Gut wrenching gore, a killer script, a bad-ass babe, and bisexual lighting — Vicious Fun has it all. Directed by Cody Calahan and co-written by James Villeneuve, this slasher flick is riddled with references bound to make every horror fan scream, paying homage to some of the genres most iconic entries.
Set in 1980s Minnesota, Vicious Fun follows Joel (Evan Marsh), a horror film critic desperately infatuated with his uninterested roommate Sarah (Alexa Rose Steele). Dressed like Marty McFly and clearly based on the horror stoner/nerd archetype defined by iconic characters like Randy from the Scream franchise, Joel seems cliché on the surface. Drunk on jealousy and booze after stalking Sarah’s new boyfriend Bob (Ari Millen), Joel passes out in a storage closet of a Chinese restaurant, only to awaken hungover to an afterhours serial killer support group.
At first, Joel attempts to play it ‘safe’ and adopt a killer persona to match his newfound sociopathic comrades. Struggling to hide under his guise of a murderous and misogynistic cab driver, Joel is introduced to the likes of the callous and methodical clown Fritz (Julian Richings), classic creepy cannibal Hideo (Sean Baek), sloppy and slow slasher homage Mike (Robert Maillet), sadistic government agent Zachary (David Koechner) and blood thirsty final girl Carrie (Amber Goldfarb). Naturally, Bob also turns out to be one of the major players in the group, filling the quota for a Patrick Bateman wanna-be.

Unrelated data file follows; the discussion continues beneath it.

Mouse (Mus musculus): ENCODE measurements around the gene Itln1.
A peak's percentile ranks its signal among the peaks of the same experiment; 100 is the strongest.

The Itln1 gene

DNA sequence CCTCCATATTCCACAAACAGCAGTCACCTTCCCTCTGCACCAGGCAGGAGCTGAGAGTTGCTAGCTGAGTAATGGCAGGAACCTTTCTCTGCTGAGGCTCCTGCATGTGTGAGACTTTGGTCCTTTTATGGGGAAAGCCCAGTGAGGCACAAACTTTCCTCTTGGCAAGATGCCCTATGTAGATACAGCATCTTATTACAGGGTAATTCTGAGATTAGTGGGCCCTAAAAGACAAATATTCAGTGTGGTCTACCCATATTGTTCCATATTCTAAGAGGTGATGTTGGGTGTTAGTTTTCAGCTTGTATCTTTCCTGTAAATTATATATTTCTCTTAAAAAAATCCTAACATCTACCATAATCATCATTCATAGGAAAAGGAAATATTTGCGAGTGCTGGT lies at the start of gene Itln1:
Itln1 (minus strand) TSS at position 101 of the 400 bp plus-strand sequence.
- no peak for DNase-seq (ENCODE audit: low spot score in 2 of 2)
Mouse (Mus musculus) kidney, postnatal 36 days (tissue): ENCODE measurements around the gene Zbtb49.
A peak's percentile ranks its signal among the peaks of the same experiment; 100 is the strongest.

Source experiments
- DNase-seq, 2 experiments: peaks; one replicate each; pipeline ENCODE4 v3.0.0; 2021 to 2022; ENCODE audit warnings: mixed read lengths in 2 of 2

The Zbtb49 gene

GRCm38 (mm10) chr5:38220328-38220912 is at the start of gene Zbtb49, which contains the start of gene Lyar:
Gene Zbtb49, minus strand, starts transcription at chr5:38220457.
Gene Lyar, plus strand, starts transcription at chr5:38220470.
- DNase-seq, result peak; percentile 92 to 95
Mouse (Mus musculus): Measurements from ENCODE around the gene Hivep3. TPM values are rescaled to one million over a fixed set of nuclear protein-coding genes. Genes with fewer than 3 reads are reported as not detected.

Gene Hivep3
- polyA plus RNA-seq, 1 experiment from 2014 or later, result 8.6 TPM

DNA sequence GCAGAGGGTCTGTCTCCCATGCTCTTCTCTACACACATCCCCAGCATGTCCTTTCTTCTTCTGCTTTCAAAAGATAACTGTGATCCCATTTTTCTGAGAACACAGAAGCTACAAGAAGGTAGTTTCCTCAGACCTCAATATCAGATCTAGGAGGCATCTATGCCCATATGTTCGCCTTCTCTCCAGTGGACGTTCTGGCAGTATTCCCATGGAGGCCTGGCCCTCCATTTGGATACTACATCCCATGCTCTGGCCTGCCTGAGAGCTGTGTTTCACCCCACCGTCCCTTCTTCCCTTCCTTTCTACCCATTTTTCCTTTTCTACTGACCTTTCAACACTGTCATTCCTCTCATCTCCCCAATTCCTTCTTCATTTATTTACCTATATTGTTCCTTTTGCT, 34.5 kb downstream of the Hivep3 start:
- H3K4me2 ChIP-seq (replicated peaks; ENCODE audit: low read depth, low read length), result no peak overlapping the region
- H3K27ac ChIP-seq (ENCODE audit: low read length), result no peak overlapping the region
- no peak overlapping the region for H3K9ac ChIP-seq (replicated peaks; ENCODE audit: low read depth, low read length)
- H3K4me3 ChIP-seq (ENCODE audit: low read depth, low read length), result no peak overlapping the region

The events that unfold over the course of the night are nothing short of a bloody good time. Vicious Fun is indeed viciously fun. As soon as Carrie reveals her mission for vengeance, the film kick starts. Teaming up with Joel and educating him on his rather selfish and creepy ways, Carrie steals the show completely, raining devastating pain on any psycho that crosses her path.
A comedy horror that does not skimp on the gore or the laughs, Vicious Fun knows exactly what it is, and pulls this off with remarkable ease. It keeps you on your toes, avoiding over-done tropes and predictable resolutions. The lack of heterosexual romance is perhaps the most refreshing part of the overall narrative and something more horror films should be doing. With no awkward or forced romance to take away from Carrie and Joel’s (and Joel and Sarah’s) interactions, the film fills out its 1 hour 40 minute run time with scenes of absolute gore, and hilarious, yet emotionally aware dialogue.
Overall, Vicious Fun is an extremely enjoyable, self-aware throwback to some of horror’s best and most brutal — resulting in an obviously entertaining watch for all horror fans.
Vicious Fun is available to stream exclusively on Shudder now
by Kelsie Dickinson